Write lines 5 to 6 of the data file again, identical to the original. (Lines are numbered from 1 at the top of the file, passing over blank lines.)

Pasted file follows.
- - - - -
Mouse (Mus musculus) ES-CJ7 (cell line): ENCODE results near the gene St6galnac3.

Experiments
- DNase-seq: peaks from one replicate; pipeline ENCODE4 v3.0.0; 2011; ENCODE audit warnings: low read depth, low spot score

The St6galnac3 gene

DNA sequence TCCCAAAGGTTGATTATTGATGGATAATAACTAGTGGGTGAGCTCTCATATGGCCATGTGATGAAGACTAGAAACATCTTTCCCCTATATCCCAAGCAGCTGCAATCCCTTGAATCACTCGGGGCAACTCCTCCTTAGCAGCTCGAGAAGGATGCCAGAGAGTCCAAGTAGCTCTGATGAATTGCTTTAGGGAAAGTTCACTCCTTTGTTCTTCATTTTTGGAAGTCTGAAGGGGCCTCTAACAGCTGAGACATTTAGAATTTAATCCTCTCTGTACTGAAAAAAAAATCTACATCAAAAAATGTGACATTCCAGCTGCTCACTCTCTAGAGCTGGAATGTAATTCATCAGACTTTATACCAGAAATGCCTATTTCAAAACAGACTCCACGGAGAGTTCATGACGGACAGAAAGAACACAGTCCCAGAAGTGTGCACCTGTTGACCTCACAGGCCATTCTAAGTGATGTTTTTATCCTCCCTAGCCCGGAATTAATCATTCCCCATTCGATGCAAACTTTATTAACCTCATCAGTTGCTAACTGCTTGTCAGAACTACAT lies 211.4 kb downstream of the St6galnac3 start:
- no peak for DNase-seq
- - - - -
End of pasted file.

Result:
DNA sequence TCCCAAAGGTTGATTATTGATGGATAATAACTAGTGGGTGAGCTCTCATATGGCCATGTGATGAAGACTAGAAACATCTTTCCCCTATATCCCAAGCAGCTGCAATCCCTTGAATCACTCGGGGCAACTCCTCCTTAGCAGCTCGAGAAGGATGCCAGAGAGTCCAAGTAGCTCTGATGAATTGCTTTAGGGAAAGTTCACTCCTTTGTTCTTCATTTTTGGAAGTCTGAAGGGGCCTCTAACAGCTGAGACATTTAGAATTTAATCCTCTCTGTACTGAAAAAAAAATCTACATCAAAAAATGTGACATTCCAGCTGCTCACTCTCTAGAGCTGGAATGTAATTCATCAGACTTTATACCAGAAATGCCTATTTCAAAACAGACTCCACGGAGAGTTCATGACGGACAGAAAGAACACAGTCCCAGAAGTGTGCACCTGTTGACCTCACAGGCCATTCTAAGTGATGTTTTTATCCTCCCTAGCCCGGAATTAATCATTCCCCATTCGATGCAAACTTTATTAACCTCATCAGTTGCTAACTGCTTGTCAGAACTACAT lies 211.4 kb downstream of the St6galnac3 start:
- no peak for DNase-seq